The takeaway? For those looking for a new job – especially those entering the job market for the first time – additional financial welfare benefits may seal the deal. Companies that don’t include this in their terms of employment run the risk of losing in the talent rush.
Integrating financial well-being into general well-being policy
Perhaps the most important finding of our research is that a majority of people truly feel that their level of financial well-being influences their performance in the workplace. Around 80% of workers in the UK believe that stress around financial difficulties can have a negative impact on workplace performance. PwC survey found that 76% of employees who were stressed about their finances suffered a loss of productivity at work.
These findings, while striking, shouldn’t come as much of a surprise: Less worry about money means less stress and more headroom to make jobs more enjoyable and successful. Therefore, facilitating financial well-being is about much more than attracting new employees or building a positive reputation: it literally improves the ability of employees to do a good job.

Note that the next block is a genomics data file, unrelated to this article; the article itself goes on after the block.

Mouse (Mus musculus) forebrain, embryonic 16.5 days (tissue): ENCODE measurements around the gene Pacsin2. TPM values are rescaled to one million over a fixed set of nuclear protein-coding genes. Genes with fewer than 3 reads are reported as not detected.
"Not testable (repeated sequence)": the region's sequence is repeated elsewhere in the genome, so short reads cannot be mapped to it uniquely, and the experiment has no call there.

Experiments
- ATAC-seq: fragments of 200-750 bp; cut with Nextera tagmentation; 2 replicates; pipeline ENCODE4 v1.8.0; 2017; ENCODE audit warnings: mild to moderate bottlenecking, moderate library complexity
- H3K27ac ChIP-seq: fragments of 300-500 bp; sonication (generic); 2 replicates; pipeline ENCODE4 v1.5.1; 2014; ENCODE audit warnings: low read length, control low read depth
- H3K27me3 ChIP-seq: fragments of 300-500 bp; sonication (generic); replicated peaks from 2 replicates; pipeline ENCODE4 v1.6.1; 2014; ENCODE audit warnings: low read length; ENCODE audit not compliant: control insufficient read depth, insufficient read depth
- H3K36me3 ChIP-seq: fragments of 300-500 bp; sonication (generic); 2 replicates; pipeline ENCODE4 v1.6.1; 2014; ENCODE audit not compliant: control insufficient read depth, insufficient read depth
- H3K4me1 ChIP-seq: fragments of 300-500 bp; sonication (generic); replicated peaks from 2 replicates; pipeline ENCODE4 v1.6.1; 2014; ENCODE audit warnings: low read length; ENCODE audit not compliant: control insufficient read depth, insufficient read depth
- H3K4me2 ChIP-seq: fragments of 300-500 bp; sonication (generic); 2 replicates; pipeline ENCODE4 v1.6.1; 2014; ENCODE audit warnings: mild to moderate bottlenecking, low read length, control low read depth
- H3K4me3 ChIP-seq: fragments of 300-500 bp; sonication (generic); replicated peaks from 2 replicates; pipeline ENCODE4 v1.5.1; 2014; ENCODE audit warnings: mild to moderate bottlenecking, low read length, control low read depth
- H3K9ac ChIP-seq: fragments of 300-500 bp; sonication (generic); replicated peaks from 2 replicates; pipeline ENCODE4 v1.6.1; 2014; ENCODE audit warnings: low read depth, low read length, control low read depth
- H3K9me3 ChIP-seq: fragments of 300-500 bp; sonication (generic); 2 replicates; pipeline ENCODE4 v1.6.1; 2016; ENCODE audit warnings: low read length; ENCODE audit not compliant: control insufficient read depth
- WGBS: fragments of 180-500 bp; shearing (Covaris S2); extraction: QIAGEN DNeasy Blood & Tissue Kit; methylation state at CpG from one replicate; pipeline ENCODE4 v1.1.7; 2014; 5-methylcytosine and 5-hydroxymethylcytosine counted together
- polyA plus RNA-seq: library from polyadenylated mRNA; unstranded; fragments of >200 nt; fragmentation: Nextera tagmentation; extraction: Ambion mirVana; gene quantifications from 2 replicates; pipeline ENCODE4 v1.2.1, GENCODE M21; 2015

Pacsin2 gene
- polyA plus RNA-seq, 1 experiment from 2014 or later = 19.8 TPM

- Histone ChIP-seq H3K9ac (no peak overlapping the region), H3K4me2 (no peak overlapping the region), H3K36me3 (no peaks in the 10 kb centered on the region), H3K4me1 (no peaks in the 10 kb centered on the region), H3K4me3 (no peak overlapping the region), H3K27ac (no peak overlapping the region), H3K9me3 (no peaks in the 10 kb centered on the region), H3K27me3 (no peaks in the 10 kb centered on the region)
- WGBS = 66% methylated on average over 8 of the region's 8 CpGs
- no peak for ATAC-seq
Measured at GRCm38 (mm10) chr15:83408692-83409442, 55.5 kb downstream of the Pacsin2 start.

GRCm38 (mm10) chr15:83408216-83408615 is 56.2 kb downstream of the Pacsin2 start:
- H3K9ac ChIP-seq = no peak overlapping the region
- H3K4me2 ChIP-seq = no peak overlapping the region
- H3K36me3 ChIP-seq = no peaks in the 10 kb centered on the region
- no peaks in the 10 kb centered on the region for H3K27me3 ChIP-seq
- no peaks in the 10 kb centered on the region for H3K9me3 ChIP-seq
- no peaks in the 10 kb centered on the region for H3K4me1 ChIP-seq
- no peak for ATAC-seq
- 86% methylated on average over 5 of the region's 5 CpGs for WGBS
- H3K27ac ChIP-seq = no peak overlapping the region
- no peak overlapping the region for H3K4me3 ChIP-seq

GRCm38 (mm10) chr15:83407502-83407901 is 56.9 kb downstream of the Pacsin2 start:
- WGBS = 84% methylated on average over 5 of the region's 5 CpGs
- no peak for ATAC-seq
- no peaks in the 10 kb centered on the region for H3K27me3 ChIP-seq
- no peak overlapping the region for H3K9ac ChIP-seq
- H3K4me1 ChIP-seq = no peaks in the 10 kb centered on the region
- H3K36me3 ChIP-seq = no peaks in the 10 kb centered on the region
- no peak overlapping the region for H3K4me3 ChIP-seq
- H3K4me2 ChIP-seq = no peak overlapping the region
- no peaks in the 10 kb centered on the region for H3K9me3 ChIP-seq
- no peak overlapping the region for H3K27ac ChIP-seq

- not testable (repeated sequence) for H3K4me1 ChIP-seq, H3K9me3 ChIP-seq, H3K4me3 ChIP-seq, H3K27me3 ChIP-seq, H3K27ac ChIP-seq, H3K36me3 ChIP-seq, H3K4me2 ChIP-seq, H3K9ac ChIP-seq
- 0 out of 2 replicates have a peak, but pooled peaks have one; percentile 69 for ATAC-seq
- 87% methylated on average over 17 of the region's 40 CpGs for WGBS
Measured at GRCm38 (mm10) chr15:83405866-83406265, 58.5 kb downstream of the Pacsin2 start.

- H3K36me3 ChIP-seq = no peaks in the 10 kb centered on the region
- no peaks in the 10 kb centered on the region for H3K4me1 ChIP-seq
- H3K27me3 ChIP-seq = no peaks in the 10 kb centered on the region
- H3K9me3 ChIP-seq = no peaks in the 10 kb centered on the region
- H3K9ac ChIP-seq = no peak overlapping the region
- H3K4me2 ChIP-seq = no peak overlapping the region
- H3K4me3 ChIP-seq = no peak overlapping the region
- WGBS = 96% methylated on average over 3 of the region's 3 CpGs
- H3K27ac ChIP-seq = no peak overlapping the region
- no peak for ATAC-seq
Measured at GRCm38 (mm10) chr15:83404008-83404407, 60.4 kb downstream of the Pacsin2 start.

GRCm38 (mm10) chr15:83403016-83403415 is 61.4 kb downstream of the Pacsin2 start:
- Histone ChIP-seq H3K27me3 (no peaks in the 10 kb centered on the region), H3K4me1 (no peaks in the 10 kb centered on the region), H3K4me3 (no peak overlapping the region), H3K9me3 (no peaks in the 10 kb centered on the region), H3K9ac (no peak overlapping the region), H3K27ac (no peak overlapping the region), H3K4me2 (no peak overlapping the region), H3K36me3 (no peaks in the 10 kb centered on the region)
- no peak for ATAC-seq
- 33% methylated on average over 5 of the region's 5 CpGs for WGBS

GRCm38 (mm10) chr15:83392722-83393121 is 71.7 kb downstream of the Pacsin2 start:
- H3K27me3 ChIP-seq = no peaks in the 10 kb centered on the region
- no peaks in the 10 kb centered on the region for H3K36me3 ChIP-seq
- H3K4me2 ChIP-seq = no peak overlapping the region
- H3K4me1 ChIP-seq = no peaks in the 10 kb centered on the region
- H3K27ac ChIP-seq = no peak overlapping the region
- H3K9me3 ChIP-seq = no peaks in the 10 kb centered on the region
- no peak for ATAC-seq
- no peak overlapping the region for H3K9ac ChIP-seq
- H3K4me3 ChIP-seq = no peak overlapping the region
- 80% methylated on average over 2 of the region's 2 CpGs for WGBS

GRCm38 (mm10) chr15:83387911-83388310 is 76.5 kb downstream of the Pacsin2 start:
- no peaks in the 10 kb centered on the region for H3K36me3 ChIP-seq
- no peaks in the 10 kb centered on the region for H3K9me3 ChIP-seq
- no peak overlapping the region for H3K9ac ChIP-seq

The Future of Financial Wellbeing
Rising inflation today makes it increasingly difficult to control the cost of living. With predictions for the continued rise in the cost of living in 2022, 57% of those surveyed already expect their fear of financial well-being to increase in the coming year. Deloitte’s Global 2022 Gen Z and Millennial Survey financial worries topped their list of concerns, with more than a third of both Millennials and Generation Zs unsure of being able to retire with financial comfort.
A large number of employees in our survey cited income protection or critical illness coverage as the most important policies a workplace can provide to enhance their sense of financial well-being. Fortunately, these types of financial policies or products are increasingly accessible to businesses and can be an ideal starting point for reviving employee satisfaction and well-being.